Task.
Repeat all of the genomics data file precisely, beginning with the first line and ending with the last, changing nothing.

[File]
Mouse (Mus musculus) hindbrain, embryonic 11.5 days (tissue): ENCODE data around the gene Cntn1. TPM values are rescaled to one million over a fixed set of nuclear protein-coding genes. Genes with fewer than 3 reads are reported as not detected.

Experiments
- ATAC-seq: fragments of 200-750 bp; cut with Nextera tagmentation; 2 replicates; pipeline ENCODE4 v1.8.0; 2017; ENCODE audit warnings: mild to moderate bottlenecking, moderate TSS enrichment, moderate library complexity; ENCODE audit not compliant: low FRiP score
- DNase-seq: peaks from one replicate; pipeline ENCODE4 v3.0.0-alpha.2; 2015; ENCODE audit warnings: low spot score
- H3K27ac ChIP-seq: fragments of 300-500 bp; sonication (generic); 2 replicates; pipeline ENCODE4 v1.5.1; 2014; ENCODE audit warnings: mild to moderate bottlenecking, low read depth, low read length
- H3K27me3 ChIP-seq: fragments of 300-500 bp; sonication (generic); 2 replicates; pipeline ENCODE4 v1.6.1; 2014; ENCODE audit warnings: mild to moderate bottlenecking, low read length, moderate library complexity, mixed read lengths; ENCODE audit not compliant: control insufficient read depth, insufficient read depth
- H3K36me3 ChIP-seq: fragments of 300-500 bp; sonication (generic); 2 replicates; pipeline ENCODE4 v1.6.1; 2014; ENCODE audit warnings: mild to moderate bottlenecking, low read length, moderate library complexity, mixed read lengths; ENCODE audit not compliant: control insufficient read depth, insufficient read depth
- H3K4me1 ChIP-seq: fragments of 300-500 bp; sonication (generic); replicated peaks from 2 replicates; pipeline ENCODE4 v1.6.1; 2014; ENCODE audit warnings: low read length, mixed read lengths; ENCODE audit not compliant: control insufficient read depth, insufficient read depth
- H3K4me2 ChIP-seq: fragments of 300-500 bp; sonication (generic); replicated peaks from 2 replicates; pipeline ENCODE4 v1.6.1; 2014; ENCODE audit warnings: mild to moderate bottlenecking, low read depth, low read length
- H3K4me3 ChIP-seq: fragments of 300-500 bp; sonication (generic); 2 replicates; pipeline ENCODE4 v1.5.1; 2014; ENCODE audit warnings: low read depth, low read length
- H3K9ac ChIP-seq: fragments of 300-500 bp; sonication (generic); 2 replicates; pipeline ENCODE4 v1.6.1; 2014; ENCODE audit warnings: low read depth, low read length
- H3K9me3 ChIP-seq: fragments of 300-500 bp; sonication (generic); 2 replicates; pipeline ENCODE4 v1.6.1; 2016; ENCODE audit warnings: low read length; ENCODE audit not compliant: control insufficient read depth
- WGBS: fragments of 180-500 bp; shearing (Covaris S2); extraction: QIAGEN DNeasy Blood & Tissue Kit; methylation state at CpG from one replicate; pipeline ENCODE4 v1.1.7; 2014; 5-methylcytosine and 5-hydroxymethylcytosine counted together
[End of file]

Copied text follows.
Mouse (Mus musculus) hindbrain, embryonic 11.5 days (tissue): ENCODE data around the gene Cntn1. TPM values are rescaled to one million over a fixed set of nuclear protein-coding genes. Genes with fewer than 3 reads are reported as not detected.

Experiments
- ATAC-seq: fragments of 200-750 bp; cut with Nextera tagmentation; 2 replicates; pipeline ENCODE4 v1.8.0; 2017; ENCODE audit warnings: mild to moderate bottlenecking, moderate TSS enrichment, moderate library complexity; ENCODE audit not compliant: low FRiP score
- DNase-seq: peaks from one replicate; pipeline ENCODE4 v3.0.0-alpha.2; 2015; ENCODE audit warnings: low spot score
- H3K27ac ChIP-seq: fragments of 300-500 bp; sonication (generic); 2 replicates; pipeline ENCODE4 v1.5.1; 2014; ENCODE audit warnings: mild to moderate bottlenecking, low read depth, low read length
- H3K27me3 ChIP-seq: fragments of 300-500 bp; sonication (generic); 2 replicates; pipeline ENCODE4 v1.6.1; 2014; ENCODE audit warnings: mild to moderate bottlenecking, low read length, moderate library complexity, mixed read lengths; ENCODE audit not compliant: control insufficient read depth, insufficient read depth
- H3K36me3 ChIP-seq: fragments of 300-500 bp; sonication (generic); 2 replicates; pipeline ENCODE4 v1.6.1; 2014; ENCODE audit warnings: mild to moderate bottlenecking, low read length, moderate library complexity, mixed read lengths; ENCODE audit not compliant: control insufficient read depth, insufficient read depth
- H3K4me1 ChIP-seq: fragments of 300-500 bp; sonication (generic); replicated peaks from 2 replicates; pipeline ENCODE4 v1.6.1; 2014; ENCODE audit warnings: low read length, mixed read lengths; ENCODE audit not compliant: control insufficient read depth, insufficient read depth
- H3K4me2 ChIP-seq: fragments of 300-500 bp; sonication (generic); replicated peaks from 2 replicates; pipeline ENCODE4 v1.6.1; 2014; ENCODE audit warnings: mild to moderate bottlenecking, low read depth, low read length
- H3K4me3 ChIP-seq: fragments of 300-500 bp; sonication (generic); 2 replicates; pipeline ENCODE4 v1.5.1; 2014; ENCODE audit warnings: low read depth, low read length
- H3K9ac ChIP-seq: fragments of 300-500 bp; sonication (generic); 2 replicates; pipeline ENCODE4 v1.6.1; 2014; ENCODE audit warnings: low read depth, low read length
- H3K9me3 ChIP-seq: fragments of 300-500 bp; sonication (generic); 2 replicates; pipeline ENCODE4 v1.6.1; 2016; ENCODE audit warnings: low read length; ENCODE audit not compliant: control insufficient read depth
- WGBS: fragments of 180-500 bp; shearing (Covaris S2); extraction: QIAGEN DNeasy Blood & Tissue Kit; methylation state at CpG from one replicate; pipeline ENCODE4 v1.1.7; 2014; 5-methylcytosine and 5-hydroxymethylcytosine counted together